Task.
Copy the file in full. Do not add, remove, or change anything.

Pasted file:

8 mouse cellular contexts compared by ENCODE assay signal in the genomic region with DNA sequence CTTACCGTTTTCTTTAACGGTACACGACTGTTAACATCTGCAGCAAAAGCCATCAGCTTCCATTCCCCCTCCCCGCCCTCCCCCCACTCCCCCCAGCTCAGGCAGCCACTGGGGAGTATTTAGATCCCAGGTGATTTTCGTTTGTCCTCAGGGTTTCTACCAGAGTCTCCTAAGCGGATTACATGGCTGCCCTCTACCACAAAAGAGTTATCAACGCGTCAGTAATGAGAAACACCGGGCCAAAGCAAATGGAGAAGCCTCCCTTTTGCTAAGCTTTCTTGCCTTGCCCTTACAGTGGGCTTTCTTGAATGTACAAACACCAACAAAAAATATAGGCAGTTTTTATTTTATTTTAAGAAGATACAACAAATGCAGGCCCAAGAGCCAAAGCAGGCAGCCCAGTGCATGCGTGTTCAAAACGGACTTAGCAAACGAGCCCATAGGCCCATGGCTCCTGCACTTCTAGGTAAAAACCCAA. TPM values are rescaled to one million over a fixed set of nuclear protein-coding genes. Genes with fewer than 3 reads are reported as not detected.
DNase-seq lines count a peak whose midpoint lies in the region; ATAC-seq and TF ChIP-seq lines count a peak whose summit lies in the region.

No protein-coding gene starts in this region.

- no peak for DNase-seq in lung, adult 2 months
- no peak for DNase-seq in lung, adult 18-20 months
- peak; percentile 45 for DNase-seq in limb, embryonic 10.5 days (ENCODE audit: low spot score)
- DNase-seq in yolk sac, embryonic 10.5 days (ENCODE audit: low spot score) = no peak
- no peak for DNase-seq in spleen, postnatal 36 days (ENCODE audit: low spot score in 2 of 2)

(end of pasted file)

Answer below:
8 mouse cellular contexts compared by ENCODE assay signal in the genomic region with DNA sequence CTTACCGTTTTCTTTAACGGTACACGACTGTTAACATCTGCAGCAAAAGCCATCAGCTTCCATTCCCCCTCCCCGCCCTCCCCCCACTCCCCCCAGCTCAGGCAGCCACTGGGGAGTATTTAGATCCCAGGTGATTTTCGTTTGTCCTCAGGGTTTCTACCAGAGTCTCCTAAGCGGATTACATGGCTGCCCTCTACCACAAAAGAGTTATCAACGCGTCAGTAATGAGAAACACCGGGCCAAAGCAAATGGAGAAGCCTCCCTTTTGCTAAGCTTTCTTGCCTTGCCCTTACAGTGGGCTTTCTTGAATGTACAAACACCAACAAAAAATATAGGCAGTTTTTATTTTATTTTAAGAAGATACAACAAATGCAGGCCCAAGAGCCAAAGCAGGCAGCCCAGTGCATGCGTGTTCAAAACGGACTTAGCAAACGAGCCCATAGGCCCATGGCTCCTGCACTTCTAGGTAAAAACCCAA. TPM values are rescaled to one million over a fixed set of nuclear protein-coding genes. Genes with fewer than 3 reads are reported as not detected.
DNase-seq lines count a peak whose midpoint lies in the region; ATAC-seq and TF ChIP-seq lines count a peak whose summit lies in the region.

No protein-coding gene starts in this region.

- no peak for DNase-seq in lung, adult 2 months
- no peak for DNase-seq in lung, adult 18-20 months
- peak; percentile 45 for DNase-seq in limb, embryonic 10.5 days (ENCODE audit: low spot score)
- DNase-seq in yolk sac, embryonic 10.5 days (ENCODE audit: low spot score) = no peak
- no peak for DNase-seq in spleen, postnatal 36 days (ENCODE audit: low spot score in 2 of 2)